And he won additional points Thursday by coming back soon quickly from his injury.

"I would say that's a man that's hungry and fighting for a job and understands that there's competition up front," Packers defensive line coach Mike Trgovac said. "He understands that if he doesn't get his reps, somebody else is going to get them. He's been around the NFL long enough to know that if you let somebody else get your reps, somebody else might look good."

Jolly still has work to do and weight to shed in order to get back to his 2009 playing weight of 325 pounds, and Trgovac has him on a snap count for at least the first week of training camp. Yet in his limited work, Jolly has shown some of the power and quickness that made him so effective in 2008 and 2009, when he was a full-time starter. During the one-on-one pass rushing drills so far in camp, Jolly has a respectable 4-5 record.

"He's come back, and he seems to be extremely dedicated to coming in here and making the team and helping this team out," said Sitton, who regularly goes against Jolly in practice. "His energy's been great. He's big, and he's still got a little bit of wiggle. You can tell that he's not 100 percent like where he used to be, but I think that will come with time."

However, it's reasonable to ask if after three years away from the game, a single training camp is enough time.

"He's mentioned to me that he's not seeing [the game] as fast right now, and he will," Trgovac said. "He's had a long layoff, and he'll see it fast."

There's been so much roster turnover since Jolly last played in an NFL game (Jan. 10, 2010 in an NFC wild-card playoff game at Arizona), that the Packers now have plenty of other options. Younger options. Of the nine other defensive linemen in camp with the Packers, only two -- Ryan Pickett and B.J. Raji -- were even with the Packers the last time Jolly was an active player.

At this point, Jolly may rank only seventh-best among the team's defensive linemen in camp. Last year, the Packers opened the season with just six on their 53-man roster and dressed only five in Week 1.

"He was a helluva lineman before," Sitton said, "and I think he can be again."
Let's run through some of the basics on the NFL's eight-game suspension of Green Bay Packers defensive tackle Anthony Hargrove in a Q&A format:

Will Hargrove appeal?

Almost certainly, yes. He has three days to file it with the NFL.

Who will preside over the appeal?

NFL commissioner Roger Goodell, who finalized the original suspension as well.

Will Hargrove file a lawsuit?

[+] EnlargeAnthony Hargrove
AP Photo/Paul JasienskiAnthony Hargrove "actively obstructed the league's 2010 investigation into the program by being untruthful to investigators," according to the NFL.
Someone will, perhaps on his behalf. The NFL Players Association said in a statement that it will "vigorously protect and pursue all options" on behalf of the suspended players. This is a potentially career-altering suspension. A source told ESPN's Adam Schefter: "Get ready for a massive multiple legal battle over this on several fronts."

When would the suspension start?

At the start of the regular season. That means Hargrove can continue to participate in the Packers' offseason program, go to training camp with them and participate in the preseason. He would be eligible to resume practicing on Monday, Oct. 29.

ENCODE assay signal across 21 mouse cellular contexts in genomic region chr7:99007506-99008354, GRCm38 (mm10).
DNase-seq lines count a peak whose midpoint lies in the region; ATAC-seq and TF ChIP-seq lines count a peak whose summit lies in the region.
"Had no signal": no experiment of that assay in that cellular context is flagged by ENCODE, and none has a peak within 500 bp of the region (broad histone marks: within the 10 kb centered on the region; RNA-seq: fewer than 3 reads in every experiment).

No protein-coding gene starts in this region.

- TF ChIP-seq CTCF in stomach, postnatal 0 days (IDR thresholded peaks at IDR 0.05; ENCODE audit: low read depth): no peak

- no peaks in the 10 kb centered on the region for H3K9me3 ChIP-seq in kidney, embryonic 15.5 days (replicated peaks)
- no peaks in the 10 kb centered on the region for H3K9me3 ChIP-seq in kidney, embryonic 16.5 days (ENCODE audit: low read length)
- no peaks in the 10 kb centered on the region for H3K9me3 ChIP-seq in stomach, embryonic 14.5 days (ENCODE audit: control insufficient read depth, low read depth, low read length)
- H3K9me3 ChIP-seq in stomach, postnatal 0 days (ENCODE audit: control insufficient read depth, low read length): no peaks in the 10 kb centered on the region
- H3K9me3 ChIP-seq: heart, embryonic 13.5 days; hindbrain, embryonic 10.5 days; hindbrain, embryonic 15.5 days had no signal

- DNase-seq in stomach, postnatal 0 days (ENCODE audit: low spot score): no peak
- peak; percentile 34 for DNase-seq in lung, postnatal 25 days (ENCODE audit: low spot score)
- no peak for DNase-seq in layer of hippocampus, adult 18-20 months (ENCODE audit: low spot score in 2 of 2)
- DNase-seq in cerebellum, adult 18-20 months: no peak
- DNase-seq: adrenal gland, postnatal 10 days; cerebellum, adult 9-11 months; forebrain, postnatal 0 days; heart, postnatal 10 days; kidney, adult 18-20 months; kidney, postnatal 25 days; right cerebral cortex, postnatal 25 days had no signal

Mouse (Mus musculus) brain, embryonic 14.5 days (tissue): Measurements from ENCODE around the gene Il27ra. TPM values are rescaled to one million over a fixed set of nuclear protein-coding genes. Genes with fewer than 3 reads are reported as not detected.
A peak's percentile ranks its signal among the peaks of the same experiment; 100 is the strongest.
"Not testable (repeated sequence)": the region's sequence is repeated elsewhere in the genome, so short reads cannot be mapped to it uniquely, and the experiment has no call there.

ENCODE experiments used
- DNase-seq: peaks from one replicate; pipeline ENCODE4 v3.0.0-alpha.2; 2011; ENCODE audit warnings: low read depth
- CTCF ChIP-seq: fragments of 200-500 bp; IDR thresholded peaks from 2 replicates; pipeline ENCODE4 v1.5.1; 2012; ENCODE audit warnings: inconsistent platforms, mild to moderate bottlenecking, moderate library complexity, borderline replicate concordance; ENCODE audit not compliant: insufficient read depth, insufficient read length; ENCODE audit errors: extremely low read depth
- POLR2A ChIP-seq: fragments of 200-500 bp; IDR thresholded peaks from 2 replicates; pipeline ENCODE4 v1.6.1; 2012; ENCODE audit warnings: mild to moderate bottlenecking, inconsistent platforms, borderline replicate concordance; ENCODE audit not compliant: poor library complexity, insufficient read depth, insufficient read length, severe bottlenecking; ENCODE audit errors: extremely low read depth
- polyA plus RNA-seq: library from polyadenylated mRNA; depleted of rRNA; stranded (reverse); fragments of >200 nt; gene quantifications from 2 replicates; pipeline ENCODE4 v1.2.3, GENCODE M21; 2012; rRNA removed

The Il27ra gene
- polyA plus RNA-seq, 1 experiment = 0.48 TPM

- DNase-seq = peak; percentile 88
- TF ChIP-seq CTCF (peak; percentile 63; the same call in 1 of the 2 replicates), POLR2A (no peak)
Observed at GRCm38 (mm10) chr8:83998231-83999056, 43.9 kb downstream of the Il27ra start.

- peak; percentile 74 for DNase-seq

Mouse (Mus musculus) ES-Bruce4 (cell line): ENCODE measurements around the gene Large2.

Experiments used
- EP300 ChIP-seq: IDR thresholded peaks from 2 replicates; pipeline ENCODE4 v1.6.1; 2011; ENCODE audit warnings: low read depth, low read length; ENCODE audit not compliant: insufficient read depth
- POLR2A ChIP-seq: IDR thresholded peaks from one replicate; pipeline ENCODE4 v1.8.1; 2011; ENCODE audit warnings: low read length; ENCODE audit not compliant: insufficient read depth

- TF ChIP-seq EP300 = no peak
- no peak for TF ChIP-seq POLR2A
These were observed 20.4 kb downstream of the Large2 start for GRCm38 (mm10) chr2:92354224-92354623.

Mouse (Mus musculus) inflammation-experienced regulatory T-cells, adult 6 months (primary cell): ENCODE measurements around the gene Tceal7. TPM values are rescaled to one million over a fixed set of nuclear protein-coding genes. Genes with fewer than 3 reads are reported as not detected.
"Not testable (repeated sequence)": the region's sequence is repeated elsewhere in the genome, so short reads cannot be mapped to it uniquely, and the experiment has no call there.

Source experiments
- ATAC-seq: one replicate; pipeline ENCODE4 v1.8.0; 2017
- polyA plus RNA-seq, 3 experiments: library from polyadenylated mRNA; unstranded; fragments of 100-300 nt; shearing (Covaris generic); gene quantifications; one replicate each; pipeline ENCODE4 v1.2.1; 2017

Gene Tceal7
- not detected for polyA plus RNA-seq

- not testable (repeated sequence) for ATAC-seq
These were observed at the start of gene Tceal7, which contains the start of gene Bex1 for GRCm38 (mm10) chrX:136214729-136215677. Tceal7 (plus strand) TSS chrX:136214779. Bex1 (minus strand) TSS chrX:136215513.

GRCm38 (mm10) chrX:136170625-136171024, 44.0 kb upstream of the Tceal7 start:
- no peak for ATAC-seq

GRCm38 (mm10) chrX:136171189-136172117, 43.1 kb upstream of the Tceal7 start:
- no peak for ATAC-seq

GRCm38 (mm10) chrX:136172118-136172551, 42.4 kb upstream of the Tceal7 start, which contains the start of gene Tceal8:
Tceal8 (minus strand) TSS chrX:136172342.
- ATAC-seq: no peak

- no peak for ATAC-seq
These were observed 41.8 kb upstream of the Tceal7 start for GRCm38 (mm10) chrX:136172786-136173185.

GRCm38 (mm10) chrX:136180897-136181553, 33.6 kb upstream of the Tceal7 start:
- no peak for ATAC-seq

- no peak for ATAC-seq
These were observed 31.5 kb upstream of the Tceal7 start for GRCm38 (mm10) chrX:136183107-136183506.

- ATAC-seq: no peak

What does this mean for the Packers?

General manager Ted Thompson rarely signs veteran free agents, so it was fair to assume the Packers had a significant -- if not starting -- role in mind for Hargrove when they signed him. Fortunately for them, they drafted two defensive linemen last weekend, Jerel Worthy and Mike Daniels.

Did the Packers know about the suspension before signing Hargrove?

No. It's reasonable to assume they thought one was a possibility, but it's doubtful they thought it would be for eight games.

Will the Packers keep him on their roster?

That's unknown at this point. They wouldn't have to pay him during the suspension and he wouldn't count against their roster. It's worth pointing out that defensive line coach Mike Trgovac said Hargrove's intensity was already having an impact on the team's defensive line in the early stages of the offseason program.

Why was Hargrove punished so severely?

The NFL is obviously sending a serious statement about the bounty issue. But of the four players who were suspended, the NFL singled out Hargrove because he "actively obstructed the league’s 2010 investigation into the program by being untruthful to investigators," according to the league's official statement.

The league said Hargrove certified that he was aware of the bounty program and that he actively participated in it. Does that jibe with a statement Hargrove sent us in March?

In the statement, Hargrove said he did not receive any money, nor was he expecting any, for a late hit on Minnesota Vikings quarterback Brett Favre in the 2009 NFC Championship Game. He admitted to celebrating Favre's ankle injury during the game but said it was a mistake and added: "[D]id I personally want Favre INJURED? Absolutely and categorically NO!"

What's your take, Mr. NFC North blogger?

I think this thing is going to get much, much uglier before it goes away. What the NFL alleged about Hargrove's role, as well as that of the three other players, is career-threatening and life-altering. I don't see anyone absorbing such a blow without a legal fight. Hargrove has overcome a number of obstacles just to make it this far in his NFL career, having turned his life around following a year-long suspension for substance abuse in 2008. Remember, there are two sides to every story. Hargrove will be highly motivated to clear his name.